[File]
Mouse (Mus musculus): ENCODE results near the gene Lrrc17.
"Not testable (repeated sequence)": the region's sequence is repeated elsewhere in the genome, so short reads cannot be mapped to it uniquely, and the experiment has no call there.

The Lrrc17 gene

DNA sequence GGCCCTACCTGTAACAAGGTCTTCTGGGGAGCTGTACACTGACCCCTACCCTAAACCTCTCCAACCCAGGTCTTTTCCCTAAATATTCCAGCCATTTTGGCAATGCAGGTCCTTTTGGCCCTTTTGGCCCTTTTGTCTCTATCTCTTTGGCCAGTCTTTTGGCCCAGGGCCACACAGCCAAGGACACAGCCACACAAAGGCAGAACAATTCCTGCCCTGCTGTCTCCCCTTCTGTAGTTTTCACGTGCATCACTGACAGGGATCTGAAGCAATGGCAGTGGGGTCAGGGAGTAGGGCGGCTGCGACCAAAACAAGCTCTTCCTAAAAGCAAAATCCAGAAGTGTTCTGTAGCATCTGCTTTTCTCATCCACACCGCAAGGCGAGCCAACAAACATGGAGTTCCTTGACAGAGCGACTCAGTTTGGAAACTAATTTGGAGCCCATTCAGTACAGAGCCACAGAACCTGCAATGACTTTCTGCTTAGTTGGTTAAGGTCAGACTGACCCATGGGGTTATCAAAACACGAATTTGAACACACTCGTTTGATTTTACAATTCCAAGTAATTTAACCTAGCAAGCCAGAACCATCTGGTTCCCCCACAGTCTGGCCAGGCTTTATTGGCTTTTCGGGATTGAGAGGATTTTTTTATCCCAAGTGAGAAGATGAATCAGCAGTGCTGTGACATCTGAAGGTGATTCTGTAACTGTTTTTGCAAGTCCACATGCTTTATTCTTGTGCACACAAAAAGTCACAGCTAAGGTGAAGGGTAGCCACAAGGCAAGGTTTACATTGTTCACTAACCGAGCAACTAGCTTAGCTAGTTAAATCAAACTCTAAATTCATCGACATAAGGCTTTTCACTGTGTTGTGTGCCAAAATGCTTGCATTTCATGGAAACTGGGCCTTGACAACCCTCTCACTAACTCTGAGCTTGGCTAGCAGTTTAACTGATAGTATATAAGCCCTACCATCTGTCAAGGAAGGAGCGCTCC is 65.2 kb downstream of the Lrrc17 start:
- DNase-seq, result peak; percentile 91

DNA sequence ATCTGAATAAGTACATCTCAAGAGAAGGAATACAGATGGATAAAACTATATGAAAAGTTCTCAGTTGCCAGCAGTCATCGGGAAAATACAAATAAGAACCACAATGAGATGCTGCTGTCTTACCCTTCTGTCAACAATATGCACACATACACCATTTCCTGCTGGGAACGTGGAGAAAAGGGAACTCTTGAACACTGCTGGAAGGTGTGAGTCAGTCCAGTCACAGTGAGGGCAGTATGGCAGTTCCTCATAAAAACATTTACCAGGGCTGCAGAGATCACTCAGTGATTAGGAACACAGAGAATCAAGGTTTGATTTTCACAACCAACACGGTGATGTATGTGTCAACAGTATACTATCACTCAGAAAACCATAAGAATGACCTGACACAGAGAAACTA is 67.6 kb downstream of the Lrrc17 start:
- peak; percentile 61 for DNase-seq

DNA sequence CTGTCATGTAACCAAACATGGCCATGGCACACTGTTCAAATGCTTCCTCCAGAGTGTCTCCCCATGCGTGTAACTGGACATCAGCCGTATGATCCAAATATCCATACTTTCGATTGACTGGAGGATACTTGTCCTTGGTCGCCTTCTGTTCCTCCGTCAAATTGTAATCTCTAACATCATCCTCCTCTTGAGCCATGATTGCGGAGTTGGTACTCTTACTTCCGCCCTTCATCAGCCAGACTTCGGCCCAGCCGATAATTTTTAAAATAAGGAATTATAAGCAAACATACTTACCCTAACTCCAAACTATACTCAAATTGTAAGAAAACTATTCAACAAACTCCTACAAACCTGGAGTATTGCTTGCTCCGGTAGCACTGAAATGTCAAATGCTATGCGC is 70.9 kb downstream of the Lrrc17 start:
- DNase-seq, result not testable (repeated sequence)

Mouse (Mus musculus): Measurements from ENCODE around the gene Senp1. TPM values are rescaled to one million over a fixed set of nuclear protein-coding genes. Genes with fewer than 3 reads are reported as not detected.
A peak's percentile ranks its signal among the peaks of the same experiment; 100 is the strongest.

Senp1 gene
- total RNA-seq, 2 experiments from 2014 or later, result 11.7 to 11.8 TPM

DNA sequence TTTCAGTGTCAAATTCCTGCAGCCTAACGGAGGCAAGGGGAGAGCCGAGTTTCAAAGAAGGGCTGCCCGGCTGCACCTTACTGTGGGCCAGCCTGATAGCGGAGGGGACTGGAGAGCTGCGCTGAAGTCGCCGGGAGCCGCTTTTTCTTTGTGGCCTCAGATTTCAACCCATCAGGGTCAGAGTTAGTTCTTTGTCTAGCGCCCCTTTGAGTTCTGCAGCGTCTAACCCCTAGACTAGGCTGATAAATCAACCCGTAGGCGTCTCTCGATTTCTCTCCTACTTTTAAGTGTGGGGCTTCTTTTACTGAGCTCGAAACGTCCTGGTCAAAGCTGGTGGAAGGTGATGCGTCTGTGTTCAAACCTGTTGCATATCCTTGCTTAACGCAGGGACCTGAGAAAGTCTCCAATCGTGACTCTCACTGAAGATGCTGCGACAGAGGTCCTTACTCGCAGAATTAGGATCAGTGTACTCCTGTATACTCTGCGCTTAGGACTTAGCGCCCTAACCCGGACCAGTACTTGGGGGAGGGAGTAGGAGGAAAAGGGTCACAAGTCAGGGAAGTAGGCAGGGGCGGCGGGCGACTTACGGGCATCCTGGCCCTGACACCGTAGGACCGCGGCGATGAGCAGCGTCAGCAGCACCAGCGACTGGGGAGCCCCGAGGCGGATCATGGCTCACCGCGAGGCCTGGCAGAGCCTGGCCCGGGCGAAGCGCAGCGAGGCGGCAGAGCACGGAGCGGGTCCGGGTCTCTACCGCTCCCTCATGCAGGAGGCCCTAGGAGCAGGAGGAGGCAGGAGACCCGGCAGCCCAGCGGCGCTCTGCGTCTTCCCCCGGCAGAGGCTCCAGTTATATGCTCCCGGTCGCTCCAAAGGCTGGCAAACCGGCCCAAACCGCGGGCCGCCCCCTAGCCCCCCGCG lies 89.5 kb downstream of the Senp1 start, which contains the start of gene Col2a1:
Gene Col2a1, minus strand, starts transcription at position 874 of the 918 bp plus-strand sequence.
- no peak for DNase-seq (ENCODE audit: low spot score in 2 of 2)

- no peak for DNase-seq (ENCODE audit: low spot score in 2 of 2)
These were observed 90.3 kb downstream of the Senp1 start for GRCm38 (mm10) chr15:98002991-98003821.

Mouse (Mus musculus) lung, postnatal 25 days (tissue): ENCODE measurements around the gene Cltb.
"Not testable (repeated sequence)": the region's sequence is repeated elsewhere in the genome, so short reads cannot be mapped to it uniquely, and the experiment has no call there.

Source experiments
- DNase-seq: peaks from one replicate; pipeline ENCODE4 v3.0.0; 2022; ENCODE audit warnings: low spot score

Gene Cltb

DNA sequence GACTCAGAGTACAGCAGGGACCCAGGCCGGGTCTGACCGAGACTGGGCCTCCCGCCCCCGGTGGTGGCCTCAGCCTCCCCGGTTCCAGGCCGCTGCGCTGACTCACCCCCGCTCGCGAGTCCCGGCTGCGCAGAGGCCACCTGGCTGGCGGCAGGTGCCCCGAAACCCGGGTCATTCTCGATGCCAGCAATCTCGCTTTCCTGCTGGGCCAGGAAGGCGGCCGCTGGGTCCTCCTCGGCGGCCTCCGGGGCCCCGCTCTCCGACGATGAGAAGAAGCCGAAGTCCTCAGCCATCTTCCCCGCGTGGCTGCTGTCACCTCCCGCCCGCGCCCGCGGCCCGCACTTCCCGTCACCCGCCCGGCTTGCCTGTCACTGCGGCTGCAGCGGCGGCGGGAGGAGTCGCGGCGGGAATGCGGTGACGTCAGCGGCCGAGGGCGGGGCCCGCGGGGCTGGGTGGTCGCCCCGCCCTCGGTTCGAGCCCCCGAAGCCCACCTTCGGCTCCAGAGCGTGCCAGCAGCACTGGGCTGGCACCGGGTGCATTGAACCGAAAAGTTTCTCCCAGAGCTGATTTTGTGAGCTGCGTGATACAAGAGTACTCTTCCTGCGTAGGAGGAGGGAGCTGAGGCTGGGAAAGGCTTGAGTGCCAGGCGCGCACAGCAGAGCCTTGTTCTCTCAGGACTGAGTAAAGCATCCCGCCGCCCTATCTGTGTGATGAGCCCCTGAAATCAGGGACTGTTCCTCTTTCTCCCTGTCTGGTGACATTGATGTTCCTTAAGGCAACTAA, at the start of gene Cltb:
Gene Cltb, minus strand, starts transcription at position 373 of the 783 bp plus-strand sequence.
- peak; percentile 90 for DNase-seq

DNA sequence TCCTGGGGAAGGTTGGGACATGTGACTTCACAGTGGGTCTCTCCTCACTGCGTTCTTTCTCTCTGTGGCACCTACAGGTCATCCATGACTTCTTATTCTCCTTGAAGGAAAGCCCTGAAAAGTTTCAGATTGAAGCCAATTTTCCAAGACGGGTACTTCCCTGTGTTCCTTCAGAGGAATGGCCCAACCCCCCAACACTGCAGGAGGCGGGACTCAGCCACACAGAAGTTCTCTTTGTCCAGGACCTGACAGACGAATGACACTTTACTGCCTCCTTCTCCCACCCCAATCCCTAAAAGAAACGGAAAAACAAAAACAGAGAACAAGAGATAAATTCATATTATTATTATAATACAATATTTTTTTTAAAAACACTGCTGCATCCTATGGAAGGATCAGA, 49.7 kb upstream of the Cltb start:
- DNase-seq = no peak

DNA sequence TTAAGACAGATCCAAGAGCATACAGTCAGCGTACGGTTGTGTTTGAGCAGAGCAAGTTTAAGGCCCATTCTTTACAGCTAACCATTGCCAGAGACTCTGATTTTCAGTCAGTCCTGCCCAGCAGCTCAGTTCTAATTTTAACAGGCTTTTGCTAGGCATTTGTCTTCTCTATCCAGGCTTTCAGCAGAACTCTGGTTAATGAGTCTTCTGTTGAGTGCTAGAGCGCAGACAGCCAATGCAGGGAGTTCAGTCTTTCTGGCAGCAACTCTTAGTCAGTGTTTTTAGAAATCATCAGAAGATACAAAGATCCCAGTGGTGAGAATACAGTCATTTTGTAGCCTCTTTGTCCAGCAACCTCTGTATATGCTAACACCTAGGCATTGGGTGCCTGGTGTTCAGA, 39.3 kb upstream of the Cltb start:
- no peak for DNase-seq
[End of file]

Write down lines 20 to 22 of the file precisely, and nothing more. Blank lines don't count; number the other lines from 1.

"Not testable (repeated sequence)": the region's sequence is repeated elsewhere in the genome, so short reads cannot be mapped to it uniquely, and the experiment has no call there.

Source experiments
- DNase-seq: peaks from one replicate; pipeline ENCODE4 v3.0.0; 2022; ENCODE audit warnings: low spot score